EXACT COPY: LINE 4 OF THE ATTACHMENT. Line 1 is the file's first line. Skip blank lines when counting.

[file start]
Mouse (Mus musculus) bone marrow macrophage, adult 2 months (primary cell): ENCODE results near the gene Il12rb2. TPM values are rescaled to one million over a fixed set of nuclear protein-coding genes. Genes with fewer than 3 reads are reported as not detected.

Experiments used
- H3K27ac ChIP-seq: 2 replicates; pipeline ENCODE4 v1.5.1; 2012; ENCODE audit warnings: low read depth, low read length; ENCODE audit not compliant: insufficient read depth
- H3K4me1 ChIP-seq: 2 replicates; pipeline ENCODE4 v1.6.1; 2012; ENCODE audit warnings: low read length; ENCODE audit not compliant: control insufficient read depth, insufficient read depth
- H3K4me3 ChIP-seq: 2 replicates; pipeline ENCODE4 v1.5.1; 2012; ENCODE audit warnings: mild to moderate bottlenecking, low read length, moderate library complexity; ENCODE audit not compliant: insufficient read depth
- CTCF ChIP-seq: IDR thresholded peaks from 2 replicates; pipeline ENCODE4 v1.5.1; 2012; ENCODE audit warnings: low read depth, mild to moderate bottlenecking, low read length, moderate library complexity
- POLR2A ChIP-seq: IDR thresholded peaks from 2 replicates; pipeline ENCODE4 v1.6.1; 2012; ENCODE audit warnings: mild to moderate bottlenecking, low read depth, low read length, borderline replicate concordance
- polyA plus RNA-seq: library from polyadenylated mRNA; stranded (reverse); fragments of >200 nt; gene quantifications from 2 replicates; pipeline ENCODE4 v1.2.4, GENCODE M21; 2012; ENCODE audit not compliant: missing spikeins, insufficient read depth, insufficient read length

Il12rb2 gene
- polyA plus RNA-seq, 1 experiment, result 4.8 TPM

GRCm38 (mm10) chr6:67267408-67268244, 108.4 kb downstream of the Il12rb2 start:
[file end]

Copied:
- H3K4me1 ChIP-seq: 2 replicates; pipeline ENCODE4 v1.6.1; 2012; ENCODE audit warnings: low read length; ENCODE audit not compliant: control insufficient read depth, insufficient read depth